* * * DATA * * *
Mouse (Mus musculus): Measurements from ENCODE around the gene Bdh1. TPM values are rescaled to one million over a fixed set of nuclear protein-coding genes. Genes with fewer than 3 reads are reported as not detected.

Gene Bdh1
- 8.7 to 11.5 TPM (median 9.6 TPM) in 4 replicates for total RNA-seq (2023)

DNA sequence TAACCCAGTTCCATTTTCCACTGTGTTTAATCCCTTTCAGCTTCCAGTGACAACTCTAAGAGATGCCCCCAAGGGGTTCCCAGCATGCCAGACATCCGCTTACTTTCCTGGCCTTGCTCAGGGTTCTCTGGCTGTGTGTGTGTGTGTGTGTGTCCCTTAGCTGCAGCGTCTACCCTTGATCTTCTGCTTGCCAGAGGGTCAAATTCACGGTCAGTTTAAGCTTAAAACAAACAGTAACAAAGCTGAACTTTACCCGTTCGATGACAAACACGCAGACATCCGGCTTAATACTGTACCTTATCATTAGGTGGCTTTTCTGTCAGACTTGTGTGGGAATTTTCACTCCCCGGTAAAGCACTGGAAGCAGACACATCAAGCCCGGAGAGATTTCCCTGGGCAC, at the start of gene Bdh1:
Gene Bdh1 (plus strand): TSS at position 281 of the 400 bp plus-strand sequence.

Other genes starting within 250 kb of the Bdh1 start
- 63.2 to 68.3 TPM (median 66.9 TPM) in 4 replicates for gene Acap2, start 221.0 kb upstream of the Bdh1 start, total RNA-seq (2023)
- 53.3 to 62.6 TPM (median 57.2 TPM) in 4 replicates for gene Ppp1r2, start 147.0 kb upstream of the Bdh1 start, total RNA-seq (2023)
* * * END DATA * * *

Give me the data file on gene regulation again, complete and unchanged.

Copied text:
Mouse (Mus musculus): Measurements from ENCODE around the gene Bdh1. TPM values are rescaled to one million over a fixed set of nuclear protein-coding genes. Genes with fewer than 3 reads are reported as not detected.

Gene Bdh1
- 8.7 to 11.5 TPM (median 9.6 TPM) in 4 replicates for total RNA-seq (2023)

DNA sequence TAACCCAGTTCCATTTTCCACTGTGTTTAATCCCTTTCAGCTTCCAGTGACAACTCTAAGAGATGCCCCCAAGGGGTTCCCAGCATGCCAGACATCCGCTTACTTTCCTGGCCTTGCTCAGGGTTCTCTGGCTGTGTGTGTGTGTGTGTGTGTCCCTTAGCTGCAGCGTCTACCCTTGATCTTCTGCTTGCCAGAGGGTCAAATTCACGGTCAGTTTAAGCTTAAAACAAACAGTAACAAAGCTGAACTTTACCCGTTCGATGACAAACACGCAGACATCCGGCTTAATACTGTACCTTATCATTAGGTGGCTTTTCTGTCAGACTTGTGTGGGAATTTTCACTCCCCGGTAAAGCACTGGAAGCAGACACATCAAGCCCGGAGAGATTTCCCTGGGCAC, at the start of gene Bdh1:
Gene Bdh1 (plus strand): TSS at position 281 of the 400 bp plus-strand sequence.

Other genes starting within 250 kb of the Bdh1 start
- 63.2 to 68.3 TPM (median 66.9 TPM) in 4 replicates for gene Acap2, start 221.0 kb upstream of the Bdh1 start, total RNA-seq (2023)
- 53.3 to 62.6 TPM (median 57.2 TPM) in 4 replicates for gene Ppp1r2, start 147.0 kb upstream of the Bdh1 start, total RNA-seq (2023)